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Dalai Lama vs. Regl *Army Four months after. the Tiananmen Square massacre, the 1989 Nobel Peace Prize was awarded to the Dalai Lama, perhaps the most potent symbol of opposition to the Chinese state in the world todav.

town ‘of Dharmsala, in India, where he has ensured the continuance of a truly unique culture from total genocide for the last thirty years while tending his flower gardens, repairing watches and spending long peri-

self as “a simple Buddhist monk - no more, no less” has once again shown the world the most and 1difficult . . . . answer to. violence . . brutality - non-violence, tolerance, patience, and greater. understanding between protagonists. The citation accompanying the award praised the Dalai Lama, saying he had “advocated peaceful solutions based on tolerance and mutual respect in order to preserve the historical and cultural heritage of his people.” China had always seen Tibet as a natural part of its territory. In 1950, Tibetan independence came to a bloody end with the Chinese takeover.

As the 14th reincarnation of the supreme spiritual/political leader of this remote Buddhist kingdom, the Dalai Lama has iravelled the world meeting many prominent and influential individuals.

Therecipient,describinghim- 0th in meditaiion. -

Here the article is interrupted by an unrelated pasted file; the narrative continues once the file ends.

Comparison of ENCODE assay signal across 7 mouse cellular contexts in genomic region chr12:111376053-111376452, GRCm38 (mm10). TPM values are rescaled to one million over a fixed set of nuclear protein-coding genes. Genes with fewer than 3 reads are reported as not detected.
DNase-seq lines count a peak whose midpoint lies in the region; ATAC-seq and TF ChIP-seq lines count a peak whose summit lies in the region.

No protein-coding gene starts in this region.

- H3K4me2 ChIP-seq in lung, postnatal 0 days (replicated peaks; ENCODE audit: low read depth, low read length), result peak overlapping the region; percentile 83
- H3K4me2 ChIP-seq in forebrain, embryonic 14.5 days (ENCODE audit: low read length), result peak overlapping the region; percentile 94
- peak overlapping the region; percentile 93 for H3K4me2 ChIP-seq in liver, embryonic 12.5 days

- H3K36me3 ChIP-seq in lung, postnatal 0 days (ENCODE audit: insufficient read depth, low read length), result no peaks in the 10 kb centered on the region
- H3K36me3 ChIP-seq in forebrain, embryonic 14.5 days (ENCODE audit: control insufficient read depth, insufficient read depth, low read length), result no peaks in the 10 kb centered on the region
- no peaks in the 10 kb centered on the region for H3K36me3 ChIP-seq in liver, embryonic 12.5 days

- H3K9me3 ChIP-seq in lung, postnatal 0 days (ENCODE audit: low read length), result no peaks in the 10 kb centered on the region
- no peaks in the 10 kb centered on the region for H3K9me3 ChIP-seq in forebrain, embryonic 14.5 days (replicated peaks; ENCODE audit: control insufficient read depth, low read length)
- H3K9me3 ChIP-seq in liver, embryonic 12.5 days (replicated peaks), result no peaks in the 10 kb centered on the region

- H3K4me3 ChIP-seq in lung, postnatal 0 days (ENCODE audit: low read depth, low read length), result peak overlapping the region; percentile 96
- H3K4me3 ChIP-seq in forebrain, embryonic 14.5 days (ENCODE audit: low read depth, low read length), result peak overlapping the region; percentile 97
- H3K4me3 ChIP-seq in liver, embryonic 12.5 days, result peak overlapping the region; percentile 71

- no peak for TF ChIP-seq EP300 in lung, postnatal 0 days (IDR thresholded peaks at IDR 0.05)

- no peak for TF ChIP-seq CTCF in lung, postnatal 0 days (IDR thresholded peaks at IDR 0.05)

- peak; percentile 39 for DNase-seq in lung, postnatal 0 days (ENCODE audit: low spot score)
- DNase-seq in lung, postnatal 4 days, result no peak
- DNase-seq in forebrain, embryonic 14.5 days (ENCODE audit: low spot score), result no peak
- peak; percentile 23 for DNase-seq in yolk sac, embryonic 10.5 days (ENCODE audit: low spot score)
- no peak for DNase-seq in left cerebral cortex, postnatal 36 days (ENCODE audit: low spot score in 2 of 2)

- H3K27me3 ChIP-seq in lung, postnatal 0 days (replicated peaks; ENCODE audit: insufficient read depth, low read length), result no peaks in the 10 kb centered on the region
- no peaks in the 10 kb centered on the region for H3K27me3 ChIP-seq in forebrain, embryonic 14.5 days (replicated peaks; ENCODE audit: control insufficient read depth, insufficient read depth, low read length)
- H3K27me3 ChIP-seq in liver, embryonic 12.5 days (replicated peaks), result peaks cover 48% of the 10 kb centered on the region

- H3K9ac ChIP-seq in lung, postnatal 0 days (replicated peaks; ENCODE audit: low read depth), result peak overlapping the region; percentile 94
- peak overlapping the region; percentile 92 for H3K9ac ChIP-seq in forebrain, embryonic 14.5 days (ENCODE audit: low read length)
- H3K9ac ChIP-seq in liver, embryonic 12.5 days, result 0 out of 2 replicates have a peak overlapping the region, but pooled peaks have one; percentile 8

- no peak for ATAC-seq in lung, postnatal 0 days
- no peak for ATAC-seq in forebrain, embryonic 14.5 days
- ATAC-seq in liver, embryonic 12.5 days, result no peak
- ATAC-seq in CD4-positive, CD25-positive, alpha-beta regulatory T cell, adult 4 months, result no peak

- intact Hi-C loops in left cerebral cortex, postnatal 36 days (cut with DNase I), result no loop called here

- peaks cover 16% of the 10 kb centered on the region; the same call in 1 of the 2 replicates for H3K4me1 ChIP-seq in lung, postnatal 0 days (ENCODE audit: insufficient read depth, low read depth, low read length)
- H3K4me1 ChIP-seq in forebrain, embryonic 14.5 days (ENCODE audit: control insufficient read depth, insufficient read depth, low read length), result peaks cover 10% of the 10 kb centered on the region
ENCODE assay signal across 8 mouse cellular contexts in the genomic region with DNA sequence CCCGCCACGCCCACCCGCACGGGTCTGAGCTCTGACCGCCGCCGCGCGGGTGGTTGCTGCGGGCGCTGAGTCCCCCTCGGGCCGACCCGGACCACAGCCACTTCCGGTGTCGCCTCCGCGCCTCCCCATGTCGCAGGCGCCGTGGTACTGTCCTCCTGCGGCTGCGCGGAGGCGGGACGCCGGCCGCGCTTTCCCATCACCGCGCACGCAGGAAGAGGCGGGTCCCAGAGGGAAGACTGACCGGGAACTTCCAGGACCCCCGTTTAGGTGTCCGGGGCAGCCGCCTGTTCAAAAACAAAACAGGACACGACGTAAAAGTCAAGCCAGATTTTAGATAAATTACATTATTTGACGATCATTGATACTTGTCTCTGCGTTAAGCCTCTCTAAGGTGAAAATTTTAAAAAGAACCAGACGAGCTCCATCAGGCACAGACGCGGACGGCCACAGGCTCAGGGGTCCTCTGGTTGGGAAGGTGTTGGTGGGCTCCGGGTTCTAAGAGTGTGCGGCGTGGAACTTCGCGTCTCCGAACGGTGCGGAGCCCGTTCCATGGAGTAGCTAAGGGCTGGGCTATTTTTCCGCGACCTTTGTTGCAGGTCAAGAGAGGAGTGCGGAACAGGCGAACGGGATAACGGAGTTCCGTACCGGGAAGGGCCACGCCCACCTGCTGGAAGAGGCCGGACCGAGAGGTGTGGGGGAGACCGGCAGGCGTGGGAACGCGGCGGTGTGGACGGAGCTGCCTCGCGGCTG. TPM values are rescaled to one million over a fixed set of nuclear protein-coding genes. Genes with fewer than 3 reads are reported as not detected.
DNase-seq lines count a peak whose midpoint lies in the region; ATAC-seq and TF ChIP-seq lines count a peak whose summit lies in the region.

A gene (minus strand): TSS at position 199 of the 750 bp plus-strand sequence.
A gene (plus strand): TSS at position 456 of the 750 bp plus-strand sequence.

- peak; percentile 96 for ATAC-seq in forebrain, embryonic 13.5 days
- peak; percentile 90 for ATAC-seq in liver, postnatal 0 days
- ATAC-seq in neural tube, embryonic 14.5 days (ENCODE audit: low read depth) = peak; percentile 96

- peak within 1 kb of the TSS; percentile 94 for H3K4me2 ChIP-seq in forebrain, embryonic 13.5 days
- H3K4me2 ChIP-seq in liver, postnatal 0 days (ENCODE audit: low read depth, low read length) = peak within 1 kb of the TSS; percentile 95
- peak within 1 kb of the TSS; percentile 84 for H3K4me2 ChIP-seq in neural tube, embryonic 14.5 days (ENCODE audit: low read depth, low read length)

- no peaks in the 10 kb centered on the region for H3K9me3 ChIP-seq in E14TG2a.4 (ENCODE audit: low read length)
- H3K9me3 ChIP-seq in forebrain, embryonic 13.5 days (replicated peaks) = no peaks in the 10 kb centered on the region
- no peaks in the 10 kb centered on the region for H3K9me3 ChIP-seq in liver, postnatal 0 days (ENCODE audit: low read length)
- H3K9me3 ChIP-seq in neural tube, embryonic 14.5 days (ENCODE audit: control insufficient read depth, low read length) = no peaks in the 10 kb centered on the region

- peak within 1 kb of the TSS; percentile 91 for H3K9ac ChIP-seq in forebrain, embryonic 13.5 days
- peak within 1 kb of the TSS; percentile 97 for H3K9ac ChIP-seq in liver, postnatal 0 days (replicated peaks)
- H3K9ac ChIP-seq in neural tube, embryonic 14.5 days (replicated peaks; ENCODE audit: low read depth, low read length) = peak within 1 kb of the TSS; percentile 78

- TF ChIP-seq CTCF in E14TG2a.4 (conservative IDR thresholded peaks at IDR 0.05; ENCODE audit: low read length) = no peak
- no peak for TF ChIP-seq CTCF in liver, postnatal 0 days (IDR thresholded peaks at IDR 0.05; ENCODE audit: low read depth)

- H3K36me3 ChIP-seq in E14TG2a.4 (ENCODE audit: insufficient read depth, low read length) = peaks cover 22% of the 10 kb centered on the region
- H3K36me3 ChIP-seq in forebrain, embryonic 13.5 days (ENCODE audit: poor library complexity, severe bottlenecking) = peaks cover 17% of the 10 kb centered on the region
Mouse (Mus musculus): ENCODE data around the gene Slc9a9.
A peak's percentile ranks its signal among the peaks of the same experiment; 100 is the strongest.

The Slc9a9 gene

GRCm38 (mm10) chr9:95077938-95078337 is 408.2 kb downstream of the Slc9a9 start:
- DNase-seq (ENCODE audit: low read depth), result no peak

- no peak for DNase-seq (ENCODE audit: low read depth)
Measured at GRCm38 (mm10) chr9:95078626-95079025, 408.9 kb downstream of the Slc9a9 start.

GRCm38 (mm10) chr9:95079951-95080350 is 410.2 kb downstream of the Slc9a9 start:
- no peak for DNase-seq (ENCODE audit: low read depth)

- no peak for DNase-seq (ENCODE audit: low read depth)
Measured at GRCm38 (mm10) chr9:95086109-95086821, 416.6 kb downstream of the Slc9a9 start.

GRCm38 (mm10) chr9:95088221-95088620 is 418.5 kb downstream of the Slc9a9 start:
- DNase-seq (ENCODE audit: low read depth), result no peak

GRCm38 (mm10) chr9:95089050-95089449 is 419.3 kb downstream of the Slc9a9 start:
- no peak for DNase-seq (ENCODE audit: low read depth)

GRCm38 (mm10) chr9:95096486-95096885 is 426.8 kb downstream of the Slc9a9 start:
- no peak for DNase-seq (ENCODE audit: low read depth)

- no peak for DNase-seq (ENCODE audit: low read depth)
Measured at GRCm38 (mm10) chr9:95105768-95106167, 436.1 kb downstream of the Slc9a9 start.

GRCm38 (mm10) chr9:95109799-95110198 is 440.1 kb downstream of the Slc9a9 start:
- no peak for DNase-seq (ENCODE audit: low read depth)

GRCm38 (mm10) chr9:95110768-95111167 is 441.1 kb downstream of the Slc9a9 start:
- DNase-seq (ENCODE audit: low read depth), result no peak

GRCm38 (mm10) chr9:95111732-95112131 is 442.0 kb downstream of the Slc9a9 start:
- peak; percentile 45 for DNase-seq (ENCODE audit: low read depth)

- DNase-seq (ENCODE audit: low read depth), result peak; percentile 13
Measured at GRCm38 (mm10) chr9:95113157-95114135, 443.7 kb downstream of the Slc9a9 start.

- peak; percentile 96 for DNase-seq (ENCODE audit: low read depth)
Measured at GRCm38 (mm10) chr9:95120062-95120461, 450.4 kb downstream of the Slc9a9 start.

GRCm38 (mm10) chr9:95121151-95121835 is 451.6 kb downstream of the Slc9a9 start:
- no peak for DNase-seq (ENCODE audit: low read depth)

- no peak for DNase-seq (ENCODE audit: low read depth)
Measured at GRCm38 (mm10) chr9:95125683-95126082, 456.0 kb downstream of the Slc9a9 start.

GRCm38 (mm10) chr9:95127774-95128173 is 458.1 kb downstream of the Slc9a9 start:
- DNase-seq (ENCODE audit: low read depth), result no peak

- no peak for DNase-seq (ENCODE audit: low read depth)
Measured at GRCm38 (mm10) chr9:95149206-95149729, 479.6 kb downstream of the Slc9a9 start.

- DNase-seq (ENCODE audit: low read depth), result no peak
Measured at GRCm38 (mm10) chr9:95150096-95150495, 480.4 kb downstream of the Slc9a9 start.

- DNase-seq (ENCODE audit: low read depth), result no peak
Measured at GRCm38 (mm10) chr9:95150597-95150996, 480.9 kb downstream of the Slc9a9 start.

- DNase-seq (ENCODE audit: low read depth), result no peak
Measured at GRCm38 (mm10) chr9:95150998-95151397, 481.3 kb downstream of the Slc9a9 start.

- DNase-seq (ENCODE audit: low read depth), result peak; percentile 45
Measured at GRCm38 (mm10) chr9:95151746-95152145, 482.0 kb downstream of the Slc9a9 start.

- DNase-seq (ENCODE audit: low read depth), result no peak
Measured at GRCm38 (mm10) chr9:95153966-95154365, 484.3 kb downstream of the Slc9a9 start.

For years it has ruled Tibet with an iron hand. With systematic brutality, it has attempted to eradicate Tibetan culture, killing civilians, forcing monks out of monasteries and into the army then destroying many thousands of religious structures and works of art. These enormous crimes are not against Tibet alone, but all humanity. China, once the victim of European Imperialism, now teaches the West h6w low Imperialism can sink. In 1959, the Dalai Lama fled with 100,000 Tibetans to sanctunry in the Himalayan foothills

He has shared his unique inSights in many ways, in print, on film, he has even lectured at Harvard on the Tibetan view on the human mind. This international role in no way takes from his first and foremost task, being the symbol and hope of over two million Tibetans living under Chinese rule. China has interpreted the award as one more example of the West’s continuing interference in China’s internal affairs, Beijing’s embassy in Oslo, Norway, where the five-member committee announced the prize,

said: “Tibet’s affairs are wholly and purely China’s own business, The Dalai Lama is not only a religious leader but also a political figure who aims to divide the mother country and undermine national unitv.” Egil Aavik, Nobel committee chairman, said the selection can be viewed as an encouragement to the student led reform movemerit, Manv Tibetans inside and outside T&et see this both as an acknowledgement of their revered leader and a slap in the face of their enemy and oppressor, China. “What we have is the moral authority . . , we are fighting a just cause”, said an official of the Tibetan government-inexile. What cbuld be a greater insult to China at this time? “Moral authority” against brute force, a “simple monk” against the Red Army! “What difference does it make?” If nothing- else it shows the strange possibility that an individual of vision can influence the councils of nations and perhaps, with immense patience, bring about the impossible. Lyn McGinnis

I Coritributiop

List